Thousands of investors stand to lose millions in the bankruptcy of Lignum Sachwert Edelholz, which marketed green investments in forests and hardwoods.
The company, part of the Berlin Lignum Group, sold investments under the name “Nobilis.” According to the environmental organization Oro Verde, the investments ran for up to 23 years and promised annual interest payments as high as 11 percent. In that case, an investment of €8,000 could grow to some €88,000, or about $100,000.
The promises were enticing and ecologically minded, like many on today’s green capital market. Lignum pitched high profit potential, all while supporting the environment. The company said on its website the investment offered “protection from inflation through material assets” and “value creation through the natural effect of compound interest.”
Lignum appeared to have continued selling its products in spite of the changed legal situation.
According to Lignum’s website, about 5,000 small investors sank more than €65 million, or about $75 million, into “precious wood as an assets building block.”
But the promises turned sour last month when Lignum Sachwert Edelholz filed for bankruptcy.
Marvin Kewe, of the Tilp law firm in Tübingen, is representing investors. “In recent days,” he said, “dozens of (Lignum investors) have contacted us.”
Consumer protection agencies also report inquiries.
Lignum investors stand to join others who have lost huge sums recently in green investments that went bad — including at Prokon, Solarworld, BKN Biostrom, Green Planet and German Pellets.
In the bankruptcy at German Pellets, which makes wood products used in heating, as many as 17,000 investors are now trying to recoup at least a small part of their money.
In the Lignum case, Rolf Rattunde has been named provisional insolvency administrator. Up to now, the Berlin lawyer has been unwilling to make any public statement because the case is so complex.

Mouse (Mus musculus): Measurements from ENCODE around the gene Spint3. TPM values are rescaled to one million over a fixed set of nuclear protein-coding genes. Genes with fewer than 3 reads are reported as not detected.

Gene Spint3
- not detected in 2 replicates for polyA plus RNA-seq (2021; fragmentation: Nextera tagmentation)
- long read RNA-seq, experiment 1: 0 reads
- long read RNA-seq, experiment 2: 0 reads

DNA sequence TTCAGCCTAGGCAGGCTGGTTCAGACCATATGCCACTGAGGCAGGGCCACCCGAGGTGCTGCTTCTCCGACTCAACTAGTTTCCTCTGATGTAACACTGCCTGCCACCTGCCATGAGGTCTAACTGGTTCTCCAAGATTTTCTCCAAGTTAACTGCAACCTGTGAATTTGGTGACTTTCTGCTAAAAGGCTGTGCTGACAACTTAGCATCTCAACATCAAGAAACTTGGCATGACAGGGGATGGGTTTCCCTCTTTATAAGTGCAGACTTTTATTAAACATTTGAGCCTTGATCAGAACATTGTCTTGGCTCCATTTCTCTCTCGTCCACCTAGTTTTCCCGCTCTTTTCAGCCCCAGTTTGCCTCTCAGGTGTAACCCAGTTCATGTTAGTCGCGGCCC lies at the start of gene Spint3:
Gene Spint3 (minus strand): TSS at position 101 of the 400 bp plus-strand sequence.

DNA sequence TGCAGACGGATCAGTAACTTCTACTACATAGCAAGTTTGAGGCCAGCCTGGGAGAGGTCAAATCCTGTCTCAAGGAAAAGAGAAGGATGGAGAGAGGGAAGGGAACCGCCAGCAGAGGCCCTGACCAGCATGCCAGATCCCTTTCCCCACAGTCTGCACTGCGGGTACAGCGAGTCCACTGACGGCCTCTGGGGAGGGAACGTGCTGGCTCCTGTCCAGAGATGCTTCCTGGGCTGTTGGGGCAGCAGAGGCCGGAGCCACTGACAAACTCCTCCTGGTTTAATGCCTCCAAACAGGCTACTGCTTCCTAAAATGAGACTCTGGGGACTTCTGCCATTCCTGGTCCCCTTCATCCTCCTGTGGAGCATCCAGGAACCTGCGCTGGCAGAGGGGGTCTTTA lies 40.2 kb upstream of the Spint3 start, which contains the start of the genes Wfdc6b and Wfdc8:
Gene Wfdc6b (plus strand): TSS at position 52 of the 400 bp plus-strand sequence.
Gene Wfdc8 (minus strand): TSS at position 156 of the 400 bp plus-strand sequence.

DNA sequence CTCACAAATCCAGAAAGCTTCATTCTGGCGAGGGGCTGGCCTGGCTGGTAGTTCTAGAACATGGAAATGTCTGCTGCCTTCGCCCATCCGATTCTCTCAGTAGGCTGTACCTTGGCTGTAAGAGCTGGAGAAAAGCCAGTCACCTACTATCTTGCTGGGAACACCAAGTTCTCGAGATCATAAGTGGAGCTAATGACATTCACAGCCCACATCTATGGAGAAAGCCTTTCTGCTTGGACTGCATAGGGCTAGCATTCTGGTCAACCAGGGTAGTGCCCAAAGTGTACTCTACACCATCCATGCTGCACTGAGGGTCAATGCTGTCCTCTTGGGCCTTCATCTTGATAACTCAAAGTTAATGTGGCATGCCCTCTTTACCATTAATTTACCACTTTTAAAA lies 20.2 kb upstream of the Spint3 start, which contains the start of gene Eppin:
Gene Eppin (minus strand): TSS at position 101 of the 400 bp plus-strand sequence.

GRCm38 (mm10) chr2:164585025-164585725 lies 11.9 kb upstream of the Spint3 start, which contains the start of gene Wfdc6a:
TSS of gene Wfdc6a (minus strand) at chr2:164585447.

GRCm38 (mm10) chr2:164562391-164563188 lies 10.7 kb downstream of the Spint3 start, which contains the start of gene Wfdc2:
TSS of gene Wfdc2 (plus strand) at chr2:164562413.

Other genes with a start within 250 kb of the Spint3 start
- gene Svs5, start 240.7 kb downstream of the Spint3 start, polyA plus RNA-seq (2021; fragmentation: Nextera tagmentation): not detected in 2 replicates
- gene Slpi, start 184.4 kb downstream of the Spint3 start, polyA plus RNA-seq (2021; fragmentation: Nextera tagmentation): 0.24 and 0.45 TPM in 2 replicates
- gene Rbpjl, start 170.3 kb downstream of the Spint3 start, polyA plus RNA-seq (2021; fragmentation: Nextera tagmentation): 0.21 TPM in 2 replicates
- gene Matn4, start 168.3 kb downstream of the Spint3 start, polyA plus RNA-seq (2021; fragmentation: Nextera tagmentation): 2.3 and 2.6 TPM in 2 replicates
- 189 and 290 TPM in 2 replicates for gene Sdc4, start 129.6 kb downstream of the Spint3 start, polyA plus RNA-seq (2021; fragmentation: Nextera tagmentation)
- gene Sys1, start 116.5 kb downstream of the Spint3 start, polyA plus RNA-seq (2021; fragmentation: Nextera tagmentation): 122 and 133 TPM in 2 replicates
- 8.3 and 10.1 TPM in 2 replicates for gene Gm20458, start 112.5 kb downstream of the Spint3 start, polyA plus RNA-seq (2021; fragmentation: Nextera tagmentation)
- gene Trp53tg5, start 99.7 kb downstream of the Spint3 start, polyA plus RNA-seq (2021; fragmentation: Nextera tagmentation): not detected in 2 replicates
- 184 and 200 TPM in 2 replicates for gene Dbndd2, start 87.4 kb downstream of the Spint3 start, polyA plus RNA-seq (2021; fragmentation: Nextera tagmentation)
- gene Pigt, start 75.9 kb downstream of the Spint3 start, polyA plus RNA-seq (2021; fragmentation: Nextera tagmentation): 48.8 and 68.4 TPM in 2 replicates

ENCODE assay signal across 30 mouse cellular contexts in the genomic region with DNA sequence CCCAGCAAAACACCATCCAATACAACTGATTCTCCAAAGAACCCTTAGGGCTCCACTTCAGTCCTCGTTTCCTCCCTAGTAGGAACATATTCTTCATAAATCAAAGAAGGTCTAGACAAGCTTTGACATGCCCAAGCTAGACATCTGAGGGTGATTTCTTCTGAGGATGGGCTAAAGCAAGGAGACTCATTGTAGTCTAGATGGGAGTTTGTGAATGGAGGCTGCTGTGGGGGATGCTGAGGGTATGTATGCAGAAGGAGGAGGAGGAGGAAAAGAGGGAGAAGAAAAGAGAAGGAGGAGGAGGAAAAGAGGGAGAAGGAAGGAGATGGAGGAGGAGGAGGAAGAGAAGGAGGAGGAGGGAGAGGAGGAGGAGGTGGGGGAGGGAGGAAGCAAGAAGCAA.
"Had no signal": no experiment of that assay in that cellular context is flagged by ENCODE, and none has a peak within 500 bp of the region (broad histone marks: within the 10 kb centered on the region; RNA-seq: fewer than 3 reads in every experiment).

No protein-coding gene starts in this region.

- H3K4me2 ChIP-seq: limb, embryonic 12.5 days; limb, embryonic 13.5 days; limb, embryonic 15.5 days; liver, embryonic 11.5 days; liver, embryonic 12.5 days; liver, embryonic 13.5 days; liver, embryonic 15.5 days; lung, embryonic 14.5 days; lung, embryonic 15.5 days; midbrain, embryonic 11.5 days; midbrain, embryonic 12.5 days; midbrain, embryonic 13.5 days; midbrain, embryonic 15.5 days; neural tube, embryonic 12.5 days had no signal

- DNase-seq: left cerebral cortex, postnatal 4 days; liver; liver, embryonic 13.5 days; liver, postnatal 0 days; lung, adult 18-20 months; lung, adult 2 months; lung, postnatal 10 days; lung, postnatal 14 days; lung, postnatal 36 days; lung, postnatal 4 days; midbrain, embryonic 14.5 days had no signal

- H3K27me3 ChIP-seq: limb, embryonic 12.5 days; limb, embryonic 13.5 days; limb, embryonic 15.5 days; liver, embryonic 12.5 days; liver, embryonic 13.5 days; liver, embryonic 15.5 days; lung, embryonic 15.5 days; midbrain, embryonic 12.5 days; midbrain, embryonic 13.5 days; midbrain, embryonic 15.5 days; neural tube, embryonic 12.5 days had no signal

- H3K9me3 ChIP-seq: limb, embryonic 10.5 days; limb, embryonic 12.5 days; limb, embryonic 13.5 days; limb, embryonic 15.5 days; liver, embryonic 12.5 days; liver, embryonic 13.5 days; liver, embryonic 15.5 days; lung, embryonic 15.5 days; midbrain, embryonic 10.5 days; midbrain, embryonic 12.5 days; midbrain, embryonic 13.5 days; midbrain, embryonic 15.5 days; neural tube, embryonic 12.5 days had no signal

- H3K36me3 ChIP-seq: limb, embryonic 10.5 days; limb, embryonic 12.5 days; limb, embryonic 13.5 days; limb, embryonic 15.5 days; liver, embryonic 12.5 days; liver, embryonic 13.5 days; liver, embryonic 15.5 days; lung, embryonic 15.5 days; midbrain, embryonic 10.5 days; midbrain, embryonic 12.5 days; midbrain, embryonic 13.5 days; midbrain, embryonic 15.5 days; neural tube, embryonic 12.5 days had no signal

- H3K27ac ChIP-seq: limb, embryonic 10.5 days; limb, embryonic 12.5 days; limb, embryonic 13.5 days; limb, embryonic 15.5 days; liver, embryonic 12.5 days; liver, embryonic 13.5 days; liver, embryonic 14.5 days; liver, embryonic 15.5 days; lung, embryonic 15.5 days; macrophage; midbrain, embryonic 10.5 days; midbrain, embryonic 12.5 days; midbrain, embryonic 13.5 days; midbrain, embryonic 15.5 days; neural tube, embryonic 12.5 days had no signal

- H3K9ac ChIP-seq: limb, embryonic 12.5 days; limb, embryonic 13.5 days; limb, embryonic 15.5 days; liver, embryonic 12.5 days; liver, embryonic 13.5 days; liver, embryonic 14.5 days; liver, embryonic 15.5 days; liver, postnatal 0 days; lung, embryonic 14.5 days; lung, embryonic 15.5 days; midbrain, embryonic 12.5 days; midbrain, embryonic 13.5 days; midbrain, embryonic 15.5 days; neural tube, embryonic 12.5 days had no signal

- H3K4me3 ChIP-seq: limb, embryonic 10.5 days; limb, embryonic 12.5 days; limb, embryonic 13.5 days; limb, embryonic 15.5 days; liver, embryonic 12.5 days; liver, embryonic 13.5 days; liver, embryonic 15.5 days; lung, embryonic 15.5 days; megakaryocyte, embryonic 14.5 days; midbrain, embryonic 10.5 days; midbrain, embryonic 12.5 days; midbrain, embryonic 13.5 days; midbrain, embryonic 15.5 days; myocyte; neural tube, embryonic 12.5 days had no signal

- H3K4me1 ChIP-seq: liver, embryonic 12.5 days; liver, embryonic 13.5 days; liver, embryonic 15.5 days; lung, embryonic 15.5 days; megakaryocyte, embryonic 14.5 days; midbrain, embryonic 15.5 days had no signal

It is a matter of not just one, but two insolvent firms. One is called Lignum Sachwert Edelholz, which marketed the forest investments. The other is Lignum Holding, which invested the money.
According to Lignum’s homepage, investors’ money went to huge plantations of precious wood in Bulgaria.
Mr. Rattunde will now have to determine what these trees are actually worth, and whether investors can hope to get back some of their money.
There were earlier indications of problems at Lignum.
Since investor legal protections were tightened last year, the German financial monitoring agency BaFin started requiring sales brochures for so-called direct investments.
In addition to Lignum, the new regulation impacted other German firms that marketed forest investments – including Forest Finance based in Bonn, and Miller Forest in Bavaria. Their websites say both companies have put sales on hold because of a lack of brochures.
But Lignum appeared to have continued selling its products in spite of the changed legal situation. That prompted a March order by BaFin for Lignum to cease marketing.
Shortly thereafter, Lignum filed for bankruptcy.
In a letter to investors obtained by Handelsblatt, the company said it was a victim of the supervisory agency. It accused the governmental authority of illegal actions and of not caring about investors as possible “collateral damage.” There was even talk of possible claims for punitive damages.
The financial monitor strongly denies the accusations.
“There was an obligation since July 2015 to issue a brochure,” said an agency spokeswoman. “Since January of this year at the latest, Lignum would have only been allowed to engage in public marketing on the basis of an authorized brochure.”
If the company met this requirement, “Lignum could resume operations at any time,” said the agency’s spokeswoman.
But that is an unlikely prospect. Even if many details are still unclear, the investors’ lawyer Mr. Kewe said that, “from a consumer perspective, the worst is to be feared.”
“One can only ask why those responsible didn’t print a brochure as required by BaFin,” he said. “The arguments they have offered are scarcely plausible here.”
Attempts to contact Lignum Holding by phone last week were routed to a recording that said “the number cannot be reached at the moment.” Further, an e-mail inquiry had not been answered as of late last week.
Heinz-Roger Dohms is a contributor to Handelsblatt. To contact the author: firstname.lastname@example.org